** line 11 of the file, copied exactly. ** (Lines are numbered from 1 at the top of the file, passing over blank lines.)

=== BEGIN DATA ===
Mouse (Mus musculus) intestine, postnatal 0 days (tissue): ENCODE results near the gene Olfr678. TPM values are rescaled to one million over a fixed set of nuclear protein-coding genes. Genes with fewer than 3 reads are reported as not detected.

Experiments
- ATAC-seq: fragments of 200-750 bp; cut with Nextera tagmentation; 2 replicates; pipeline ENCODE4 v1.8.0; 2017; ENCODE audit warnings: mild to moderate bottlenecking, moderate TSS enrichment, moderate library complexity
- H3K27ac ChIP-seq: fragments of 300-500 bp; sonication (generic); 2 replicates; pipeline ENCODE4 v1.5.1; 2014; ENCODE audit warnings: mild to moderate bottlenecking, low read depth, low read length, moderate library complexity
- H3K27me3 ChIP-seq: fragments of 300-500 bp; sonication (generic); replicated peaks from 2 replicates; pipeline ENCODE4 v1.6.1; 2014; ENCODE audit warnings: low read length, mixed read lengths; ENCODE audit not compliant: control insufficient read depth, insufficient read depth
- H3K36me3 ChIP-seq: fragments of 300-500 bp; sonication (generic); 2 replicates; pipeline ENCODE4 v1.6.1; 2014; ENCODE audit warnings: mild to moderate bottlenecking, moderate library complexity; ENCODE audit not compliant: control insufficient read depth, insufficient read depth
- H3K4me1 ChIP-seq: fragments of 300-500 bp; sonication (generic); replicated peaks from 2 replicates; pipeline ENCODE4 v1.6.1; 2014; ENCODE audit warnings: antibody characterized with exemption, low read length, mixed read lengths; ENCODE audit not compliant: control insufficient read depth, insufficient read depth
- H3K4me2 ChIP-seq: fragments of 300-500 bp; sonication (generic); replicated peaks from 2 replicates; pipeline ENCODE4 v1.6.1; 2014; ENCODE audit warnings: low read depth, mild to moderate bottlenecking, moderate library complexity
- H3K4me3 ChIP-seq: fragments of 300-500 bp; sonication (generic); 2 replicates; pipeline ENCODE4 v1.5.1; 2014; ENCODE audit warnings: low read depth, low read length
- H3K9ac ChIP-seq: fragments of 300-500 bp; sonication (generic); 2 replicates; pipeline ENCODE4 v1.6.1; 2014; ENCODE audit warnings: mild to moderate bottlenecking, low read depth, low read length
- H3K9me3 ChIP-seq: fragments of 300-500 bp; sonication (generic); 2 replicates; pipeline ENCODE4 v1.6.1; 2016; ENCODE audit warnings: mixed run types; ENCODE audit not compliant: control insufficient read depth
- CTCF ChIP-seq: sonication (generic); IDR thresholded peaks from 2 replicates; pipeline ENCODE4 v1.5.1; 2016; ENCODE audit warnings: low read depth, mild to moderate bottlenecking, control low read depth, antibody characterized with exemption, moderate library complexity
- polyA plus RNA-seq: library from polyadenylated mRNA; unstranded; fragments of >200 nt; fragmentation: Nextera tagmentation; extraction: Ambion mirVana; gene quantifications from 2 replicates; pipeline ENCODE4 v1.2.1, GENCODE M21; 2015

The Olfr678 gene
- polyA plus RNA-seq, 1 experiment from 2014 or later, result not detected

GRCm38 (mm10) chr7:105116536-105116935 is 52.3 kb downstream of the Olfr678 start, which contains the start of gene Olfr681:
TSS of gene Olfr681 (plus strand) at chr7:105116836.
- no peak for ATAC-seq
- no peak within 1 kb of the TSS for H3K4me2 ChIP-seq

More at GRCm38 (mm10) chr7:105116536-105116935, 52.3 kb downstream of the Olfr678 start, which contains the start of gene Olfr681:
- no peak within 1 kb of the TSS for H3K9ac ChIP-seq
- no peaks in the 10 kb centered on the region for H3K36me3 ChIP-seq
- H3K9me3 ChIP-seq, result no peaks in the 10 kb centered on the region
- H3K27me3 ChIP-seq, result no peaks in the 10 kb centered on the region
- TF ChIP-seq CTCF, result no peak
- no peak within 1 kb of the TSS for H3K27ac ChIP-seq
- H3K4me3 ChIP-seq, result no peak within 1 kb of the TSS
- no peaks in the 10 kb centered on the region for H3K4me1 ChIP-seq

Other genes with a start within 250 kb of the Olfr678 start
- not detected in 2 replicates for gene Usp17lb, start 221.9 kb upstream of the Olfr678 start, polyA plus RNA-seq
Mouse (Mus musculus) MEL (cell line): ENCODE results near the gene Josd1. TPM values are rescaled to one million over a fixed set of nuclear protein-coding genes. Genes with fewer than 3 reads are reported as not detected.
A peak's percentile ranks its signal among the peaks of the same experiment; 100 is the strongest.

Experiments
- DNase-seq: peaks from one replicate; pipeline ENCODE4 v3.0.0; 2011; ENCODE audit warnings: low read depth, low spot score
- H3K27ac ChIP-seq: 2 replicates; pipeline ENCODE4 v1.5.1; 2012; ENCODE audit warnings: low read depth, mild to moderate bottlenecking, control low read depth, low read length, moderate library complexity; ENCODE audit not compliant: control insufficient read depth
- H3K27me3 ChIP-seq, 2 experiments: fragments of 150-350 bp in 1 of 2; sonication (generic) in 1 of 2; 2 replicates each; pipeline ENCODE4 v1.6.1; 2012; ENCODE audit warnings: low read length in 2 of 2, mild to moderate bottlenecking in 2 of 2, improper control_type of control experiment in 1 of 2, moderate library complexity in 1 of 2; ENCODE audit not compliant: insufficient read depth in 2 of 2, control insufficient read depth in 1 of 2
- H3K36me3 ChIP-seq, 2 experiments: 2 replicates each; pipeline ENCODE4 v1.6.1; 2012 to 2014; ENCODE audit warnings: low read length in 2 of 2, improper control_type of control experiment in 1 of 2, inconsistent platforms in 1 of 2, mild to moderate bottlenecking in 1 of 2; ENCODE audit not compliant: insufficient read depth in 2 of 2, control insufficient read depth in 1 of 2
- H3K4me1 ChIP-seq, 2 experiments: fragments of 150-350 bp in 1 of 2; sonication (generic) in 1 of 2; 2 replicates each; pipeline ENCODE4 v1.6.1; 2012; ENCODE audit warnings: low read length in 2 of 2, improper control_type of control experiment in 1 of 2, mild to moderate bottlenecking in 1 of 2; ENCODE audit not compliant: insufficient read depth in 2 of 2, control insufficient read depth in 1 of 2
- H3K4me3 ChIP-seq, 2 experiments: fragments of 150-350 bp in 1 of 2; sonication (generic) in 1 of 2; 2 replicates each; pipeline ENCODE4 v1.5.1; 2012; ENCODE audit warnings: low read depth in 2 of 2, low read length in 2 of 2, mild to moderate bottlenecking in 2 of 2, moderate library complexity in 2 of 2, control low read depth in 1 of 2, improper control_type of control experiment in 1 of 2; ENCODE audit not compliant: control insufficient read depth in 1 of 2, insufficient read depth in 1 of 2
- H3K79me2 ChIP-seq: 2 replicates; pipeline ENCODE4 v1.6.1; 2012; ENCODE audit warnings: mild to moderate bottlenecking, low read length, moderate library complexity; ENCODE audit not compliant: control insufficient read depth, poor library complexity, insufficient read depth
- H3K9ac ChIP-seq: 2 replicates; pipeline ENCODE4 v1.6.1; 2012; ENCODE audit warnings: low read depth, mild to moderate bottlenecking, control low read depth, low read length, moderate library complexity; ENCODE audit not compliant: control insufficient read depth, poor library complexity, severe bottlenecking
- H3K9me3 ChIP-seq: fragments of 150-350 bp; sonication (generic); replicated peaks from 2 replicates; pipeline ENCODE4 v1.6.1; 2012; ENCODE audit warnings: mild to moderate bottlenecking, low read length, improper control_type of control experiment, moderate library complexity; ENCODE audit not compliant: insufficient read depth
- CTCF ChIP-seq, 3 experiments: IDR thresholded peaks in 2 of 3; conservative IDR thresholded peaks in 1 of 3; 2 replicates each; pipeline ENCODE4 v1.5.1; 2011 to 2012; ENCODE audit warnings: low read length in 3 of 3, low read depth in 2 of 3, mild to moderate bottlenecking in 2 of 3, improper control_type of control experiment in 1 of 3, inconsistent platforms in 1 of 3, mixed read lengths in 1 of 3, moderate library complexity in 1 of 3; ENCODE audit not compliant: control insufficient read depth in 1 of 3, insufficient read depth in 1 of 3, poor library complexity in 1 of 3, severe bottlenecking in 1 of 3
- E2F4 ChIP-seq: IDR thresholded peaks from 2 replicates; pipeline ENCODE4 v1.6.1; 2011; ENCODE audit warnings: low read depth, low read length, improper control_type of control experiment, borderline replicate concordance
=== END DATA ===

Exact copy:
- H3K9me3 ChIP-seq: fragments of 300-500 bp; sonication (generic); 2 replicates; pipeline ENCODE4 v1.6.1; 2016; ENCODE audit warnings: mixed run types; ENCODE audit not compliant: control insufficient read depth